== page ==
The Ship Inn at Brandon Creek (near Littleport)

Thanks to Mrs J Legge.

Nicky Stockman

A photograph of The Ship Inn at Brandon Creek showing the site of the old A10 road bridge taken from a postcard owned by Mrs J. Legge. This was the pub frequented by the storyteller, Chafer Legge, who gave W. H. Barrett many of his stories which were in turn transcribed by Enid Porter. The picture is take from the banks of The Little Ouse River and would have been in the area that the robbers were hung in The Black Sheet Story.

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  1. A bit of a true story based at The Ship: In the 1650s Cromwell finally burned all his bridges with the people that he had grown up with and, like Charles 1st, decided that a way of making loads of money was to drain the fenland and thus produce the most valuable farmland in Europe. The local people would not help and, of course, did all they could to undermine the work, sneaking out in the night to damage the newly dug dykes etc. The work was mastermind by Cornelius Vermuyden from Holland, but much of the backbreaking labour was carried out by prisoners of war. Some of the prisoners of war came as a result of Cromwell’s ethnic cleansing enterprises in Ireland. One prisoner was named Johnny O’Hara, a member of a Traveller family from Southern Ireland. One night he and an associate escaped and spent several days on the loose. One night, hungry and desperate, they reached a pub which stands on a promontory of land where the Little and Great Ouse meet. This pub was run by a Dutch couple. O’Hara and his friend murdered the landlord and landlady and made off across the fen with as much money as they could find and all the provisions they could carry. Eventually they were caught, probably on Porter land, near to Southery. Punishment in those days was both swift and bizarre. If you killed someone from another country you were killed in the manner of that country. They were brought back to the inn, The Ship at Brandon Creek, and executed in the Dutch manner. This entailed placing them on a barge in the river, which was tidal at that time. There they were put at high tide, a beam was placed across the river and nooses hung from it round their necks. As they tide went out they were slowly hung. It is said that the beam was then cast into the river and for many years was a nuisance to boats that kept snagging on it. It was eventually removed and used when the inn was expanded. So there it probably still is, holding up a ceiling. Other members of the O’Hara family were held in the same prisoner of war camp and eventually, when the work had been completed, they were set free. They remained in Britain as Travellers well into this century. The family symbol on the back of their trailer was a white noose on a black background, to remind them of the lurid events surrounding the death of their ancestor. Every time they passed the Ship at Brandon Creek it is said that they placed a black sheet on the hedge in reminder of Johnny.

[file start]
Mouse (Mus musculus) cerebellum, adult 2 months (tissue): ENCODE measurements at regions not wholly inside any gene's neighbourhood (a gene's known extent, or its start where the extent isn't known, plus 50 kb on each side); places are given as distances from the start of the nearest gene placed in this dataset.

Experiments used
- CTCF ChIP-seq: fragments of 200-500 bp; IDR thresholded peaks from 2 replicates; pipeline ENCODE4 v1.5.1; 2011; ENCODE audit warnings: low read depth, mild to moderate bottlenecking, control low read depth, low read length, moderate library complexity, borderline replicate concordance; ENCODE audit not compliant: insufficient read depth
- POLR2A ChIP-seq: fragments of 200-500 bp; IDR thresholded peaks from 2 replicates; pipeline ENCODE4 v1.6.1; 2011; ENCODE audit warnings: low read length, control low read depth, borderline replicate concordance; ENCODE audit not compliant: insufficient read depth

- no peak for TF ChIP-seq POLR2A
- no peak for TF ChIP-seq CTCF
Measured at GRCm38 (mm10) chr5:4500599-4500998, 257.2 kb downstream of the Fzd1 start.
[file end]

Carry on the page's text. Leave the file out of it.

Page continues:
By Gordon Phillips (04/03/2014)
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